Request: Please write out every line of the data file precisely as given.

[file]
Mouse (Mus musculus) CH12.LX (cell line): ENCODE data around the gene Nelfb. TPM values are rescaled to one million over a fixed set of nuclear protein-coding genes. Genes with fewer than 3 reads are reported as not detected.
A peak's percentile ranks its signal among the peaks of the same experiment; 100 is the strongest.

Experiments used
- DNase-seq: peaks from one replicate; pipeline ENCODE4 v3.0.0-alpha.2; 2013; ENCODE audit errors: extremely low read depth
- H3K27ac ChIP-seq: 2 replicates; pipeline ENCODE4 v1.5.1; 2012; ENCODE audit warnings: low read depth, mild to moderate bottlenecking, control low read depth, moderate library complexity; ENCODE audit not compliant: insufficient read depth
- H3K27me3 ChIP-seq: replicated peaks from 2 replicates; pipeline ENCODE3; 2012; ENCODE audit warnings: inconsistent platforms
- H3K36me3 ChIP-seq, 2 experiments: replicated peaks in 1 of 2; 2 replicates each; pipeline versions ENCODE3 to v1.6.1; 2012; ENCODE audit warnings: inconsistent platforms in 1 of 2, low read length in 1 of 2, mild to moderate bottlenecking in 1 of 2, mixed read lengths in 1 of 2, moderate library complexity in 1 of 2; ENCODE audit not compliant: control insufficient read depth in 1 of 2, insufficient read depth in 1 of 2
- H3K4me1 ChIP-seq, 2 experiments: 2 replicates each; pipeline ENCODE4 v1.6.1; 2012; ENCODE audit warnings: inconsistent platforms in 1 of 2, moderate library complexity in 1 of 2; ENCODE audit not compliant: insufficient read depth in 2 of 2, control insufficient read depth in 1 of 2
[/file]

Mouse (Mus musculus) CH12.LX (cell line): ENCODE data around the gene Nelfb. TPM values are rescaled to one million over a fixed set of nuclear protein-coding genes. Genes with fewer than 3 reads are reported as not detected.
A peak's percentile ranks its signal among the peaks of the same experiment; 100 is the strongest.

Experiments used
- DNase-seq: peaks from one replicate; pipeline ENCODE4 v3.0.0-alpha.2; 2013; ENCODE audit errors: extremely low read depth
- H3K27ac ChIP-seq: 2 replicates; pipeline ENCODE4 v1.5.1; 2012; ENCODE audit warnings: low read depth, mild to moderate bottlenecking, control low read depth, moderate library complexity; ENCODE audit not compliant: insufficient read depth
- H3K27me3 ChIP-seq: replicated peaks from 2 replicates; pipeline ENCODE3; 2012; ENCODE audit warnings: inconsistent platforms
- H3K36me3 ChIP-seq, 2 experiments: replicated peaks in 1 of 2; 2 replicates each; pipeline versions ENCODE3 to v1.6.1; 2012; ENCODE audit warnings: inconsistent platforms in 1 of 2, low read length in 1 of 2, mild to moderate bottlenecking in 1 of 2, mixed read lengths in 1 of 2, moderate library complexity in 1 of 2; ENCODE audit not compliant: control insufficient read depth in 1 of 2, insufficient read depth in 1 of 2
- H3K4me1 ChIP-seq, 2 experiments: 2 replicates each; pipeline ENCODE4 v1.6.1; 2012; ENCODE audit warnings: inconsistent platforms in 1 of 2, moderate library complexity in 1 of 2; ENCODE audit not compliant: insufficient read depth in 2 of 2, control insufficient read depth in 1 of 2